Humans are capable of solving problems when they don't have a clear mental model of the forces working in the background, but they usually do it haltingly, step by step, and cannot monitor the outcome of their steps for veracity of the solution. It is like trying to cross a labyrinth using some algorithm like taking only right turns and retracing to the left when you run into a blind end. It is possible to do it, but at no point do you actually know the way through the labyrinth, even after you have emerged on the other side. On the other hand, if you have memorized a map of the labyrinth, and the labyrinth is of low enough complexity to fit in your spatial reasoning brain areas, you have a good mental model of the labyrinth and you can easily find a way to the other side, and at each step you can monitor your concrete surroundings and relate them to the mental model of the whole, and it will always feel right when you are on the right way and wrong when you are on the wrong way, because your spatial reasoning "subsystems" will create a feeling of certainty for you. Another example which is probably much more "intuitively right" :) for math teachers would be simple geometry problems about triangles. Read the word description, and you probably could solve it step by step, but it would be hard, and you can't keep all the details in your mind at once. Make a drawing, and everything falls into place; you know the solution before you have calculated it.
What you certainly want is that your pupils get a mental model of nonlinear relationships which can be reasoned about on an intuitive level. Getting exposed to nonlinear relationships written as abstract numbers is not good enough, even if the exposure is very frequent. We humans don't have inborn neural circuits for evaluating rational numbers, this is a learned skill. We have inborn neural circuits for evaluating tangible entities, visual input, smells, language, etc. If you want your pupils to create a mental model at all, instead of running around the numbers blindly, you will have to help them relate the numbers to something. I don't know what this something will be, centuries of teaching math have tried to find such solutions and to my knowledge have not gotten beyond cutting one apple in thirds and one in halfs and then showing that one piece of each together don't make a fifth of an apple. But any working solution, if it exists, will have to work along the lines of creating a good, solid mental model. Then pupils will be able to think properly about the problem at hand, to reason about it on a level which creates the feeling of knowing at the right times except of floating in uncertainty at each step.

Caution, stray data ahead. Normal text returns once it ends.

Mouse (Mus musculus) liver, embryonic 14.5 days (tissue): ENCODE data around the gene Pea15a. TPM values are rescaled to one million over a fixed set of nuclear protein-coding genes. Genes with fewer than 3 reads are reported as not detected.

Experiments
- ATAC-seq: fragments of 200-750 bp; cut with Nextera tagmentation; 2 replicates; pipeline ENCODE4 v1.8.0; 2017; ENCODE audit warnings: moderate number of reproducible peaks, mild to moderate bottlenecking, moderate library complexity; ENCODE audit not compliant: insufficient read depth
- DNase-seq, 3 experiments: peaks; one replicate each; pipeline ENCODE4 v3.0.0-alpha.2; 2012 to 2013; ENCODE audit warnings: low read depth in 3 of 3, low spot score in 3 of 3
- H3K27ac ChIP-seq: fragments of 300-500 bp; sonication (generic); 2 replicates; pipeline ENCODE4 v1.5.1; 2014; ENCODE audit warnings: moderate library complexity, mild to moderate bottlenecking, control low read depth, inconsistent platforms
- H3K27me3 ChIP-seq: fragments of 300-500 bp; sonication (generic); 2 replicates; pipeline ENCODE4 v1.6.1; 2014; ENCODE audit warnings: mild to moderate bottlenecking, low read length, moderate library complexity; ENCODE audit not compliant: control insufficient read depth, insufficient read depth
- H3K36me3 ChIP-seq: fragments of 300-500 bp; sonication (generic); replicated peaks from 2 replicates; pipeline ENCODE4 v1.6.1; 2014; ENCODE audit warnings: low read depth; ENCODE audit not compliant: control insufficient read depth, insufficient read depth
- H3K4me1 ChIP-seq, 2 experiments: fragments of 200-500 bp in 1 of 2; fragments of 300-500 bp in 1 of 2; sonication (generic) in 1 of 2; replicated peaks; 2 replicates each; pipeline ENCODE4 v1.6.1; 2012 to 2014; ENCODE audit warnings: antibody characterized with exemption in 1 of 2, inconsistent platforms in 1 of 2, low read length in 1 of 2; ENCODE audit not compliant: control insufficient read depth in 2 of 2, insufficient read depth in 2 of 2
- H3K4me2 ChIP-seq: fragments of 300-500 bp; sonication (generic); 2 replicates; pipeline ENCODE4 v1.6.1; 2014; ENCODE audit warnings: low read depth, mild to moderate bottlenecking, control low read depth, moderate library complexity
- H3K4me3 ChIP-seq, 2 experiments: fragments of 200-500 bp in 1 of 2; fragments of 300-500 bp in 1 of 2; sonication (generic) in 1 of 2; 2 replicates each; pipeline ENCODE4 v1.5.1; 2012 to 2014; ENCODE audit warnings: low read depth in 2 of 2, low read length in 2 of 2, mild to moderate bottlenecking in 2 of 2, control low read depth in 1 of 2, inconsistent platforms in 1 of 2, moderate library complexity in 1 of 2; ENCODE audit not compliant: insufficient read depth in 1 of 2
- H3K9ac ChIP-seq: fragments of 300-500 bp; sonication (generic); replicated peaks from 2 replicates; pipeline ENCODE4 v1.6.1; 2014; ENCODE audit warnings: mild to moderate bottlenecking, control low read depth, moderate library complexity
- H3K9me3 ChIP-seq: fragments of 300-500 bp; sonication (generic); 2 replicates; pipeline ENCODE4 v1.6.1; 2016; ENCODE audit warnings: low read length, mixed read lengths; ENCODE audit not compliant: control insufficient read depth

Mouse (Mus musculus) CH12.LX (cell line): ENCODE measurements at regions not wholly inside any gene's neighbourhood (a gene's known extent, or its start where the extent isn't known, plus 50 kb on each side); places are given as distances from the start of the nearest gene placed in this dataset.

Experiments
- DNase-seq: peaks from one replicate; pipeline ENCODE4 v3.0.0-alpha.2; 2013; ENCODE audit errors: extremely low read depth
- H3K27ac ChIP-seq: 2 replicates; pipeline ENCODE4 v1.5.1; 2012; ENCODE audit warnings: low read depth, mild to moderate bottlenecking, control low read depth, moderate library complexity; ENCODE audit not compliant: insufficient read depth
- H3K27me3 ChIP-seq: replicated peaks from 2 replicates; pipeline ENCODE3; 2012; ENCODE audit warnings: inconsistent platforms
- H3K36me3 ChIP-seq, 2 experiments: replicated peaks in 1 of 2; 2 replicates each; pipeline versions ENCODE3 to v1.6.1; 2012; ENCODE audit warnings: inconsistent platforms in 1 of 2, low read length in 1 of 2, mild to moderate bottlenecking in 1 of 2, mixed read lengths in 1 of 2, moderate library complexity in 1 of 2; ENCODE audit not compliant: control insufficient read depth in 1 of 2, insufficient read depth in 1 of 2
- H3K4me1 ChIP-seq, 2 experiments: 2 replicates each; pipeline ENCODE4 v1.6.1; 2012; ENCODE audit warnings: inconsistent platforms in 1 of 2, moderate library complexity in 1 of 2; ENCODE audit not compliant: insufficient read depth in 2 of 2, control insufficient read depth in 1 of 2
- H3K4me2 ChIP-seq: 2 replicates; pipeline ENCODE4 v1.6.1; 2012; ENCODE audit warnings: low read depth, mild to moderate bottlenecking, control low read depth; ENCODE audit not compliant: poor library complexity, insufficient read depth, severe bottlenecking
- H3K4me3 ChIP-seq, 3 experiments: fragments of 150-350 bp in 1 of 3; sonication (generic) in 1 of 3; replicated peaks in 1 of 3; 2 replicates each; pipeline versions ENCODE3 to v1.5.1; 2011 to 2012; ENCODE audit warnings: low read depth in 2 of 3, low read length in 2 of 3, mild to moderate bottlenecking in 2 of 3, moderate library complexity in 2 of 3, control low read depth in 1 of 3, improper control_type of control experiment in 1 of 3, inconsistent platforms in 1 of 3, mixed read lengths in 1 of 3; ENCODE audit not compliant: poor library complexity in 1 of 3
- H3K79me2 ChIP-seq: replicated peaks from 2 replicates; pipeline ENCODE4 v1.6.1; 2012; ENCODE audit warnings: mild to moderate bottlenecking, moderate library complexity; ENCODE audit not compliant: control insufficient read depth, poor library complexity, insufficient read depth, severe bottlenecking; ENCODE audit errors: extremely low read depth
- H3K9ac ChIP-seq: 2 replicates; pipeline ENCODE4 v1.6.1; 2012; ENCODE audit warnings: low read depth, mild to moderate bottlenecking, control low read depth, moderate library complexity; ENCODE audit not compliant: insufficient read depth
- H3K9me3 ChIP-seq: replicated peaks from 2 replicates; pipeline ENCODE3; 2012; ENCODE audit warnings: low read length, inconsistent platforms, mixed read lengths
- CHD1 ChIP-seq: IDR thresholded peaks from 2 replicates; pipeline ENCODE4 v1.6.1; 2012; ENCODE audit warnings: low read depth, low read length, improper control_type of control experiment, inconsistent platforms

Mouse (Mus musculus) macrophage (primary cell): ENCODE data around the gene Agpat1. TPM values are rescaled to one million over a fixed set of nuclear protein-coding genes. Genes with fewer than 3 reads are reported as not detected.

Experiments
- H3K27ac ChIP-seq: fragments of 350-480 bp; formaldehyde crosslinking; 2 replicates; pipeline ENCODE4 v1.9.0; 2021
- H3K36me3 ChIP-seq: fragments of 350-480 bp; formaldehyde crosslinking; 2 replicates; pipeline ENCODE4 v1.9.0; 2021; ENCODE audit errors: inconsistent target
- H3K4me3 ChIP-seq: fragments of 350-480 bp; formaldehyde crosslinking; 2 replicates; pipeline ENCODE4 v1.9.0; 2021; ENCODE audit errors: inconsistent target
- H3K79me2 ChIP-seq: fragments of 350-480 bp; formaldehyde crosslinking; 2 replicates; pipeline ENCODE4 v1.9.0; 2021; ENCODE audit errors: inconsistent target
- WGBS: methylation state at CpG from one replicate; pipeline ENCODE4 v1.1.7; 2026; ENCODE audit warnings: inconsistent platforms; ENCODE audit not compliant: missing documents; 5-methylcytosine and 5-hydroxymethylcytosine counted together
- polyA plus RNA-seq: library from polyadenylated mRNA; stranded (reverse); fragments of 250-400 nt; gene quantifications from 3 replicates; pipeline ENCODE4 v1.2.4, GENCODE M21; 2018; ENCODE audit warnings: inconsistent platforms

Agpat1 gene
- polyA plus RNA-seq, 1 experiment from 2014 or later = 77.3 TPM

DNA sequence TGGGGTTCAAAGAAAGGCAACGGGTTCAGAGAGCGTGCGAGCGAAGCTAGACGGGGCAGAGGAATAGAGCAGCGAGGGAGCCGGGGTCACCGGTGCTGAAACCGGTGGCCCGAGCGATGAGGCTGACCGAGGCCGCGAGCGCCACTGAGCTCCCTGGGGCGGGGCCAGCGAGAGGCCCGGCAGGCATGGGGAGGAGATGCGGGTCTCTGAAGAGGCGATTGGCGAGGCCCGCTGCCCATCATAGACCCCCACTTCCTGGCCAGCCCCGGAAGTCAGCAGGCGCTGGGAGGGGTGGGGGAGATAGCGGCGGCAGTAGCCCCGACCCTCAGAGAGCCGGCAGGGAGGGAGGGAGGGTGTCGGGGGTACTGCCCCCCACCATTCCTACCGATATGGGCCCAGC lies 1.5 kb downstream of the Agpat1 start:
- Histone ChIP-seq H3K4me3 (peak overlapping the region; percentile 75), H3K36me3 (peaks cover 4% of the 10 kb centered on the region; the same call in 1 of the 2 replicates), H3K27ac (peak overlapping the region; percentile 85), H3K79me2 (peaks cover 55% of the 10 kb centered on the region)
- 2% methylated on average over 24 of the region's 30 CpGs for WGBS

I don't have a single good book recommendation on mental models the way I had on the feeling of certainty. They are researched within the context of usability, so a textbook on software usability might contain relevant chapters and/or lead you to better, more specialized literature on mental models.
- The days and nights provide another nice example of how conviction works against logic and how mental models fit into it all. Note that we as individuals are only convinced that "earth revolves around its axis and around the sun" is the true one because we have been told that it is true. I learned in sixth grade about Foucault's pendulum, and Earth's horizon curvature, and all the other experiments together which prove it; but I have never seen the pendulum or conducted these experiments. It doesn't matter, because when I was four, my father had bought me a globe and told me how it works, and I believed it, long before I knew what a physics experiment is. Had I been constantly told that the Earth is flat up until I started taking sixth grade physics, my teacher describing those experiments wouldn't have convinced me. It was seeing the rotating globe, and hearing the explanation from a person whom I trusted, which helped me create a mental model leading to true convictions, as opposed to mere logical inferences.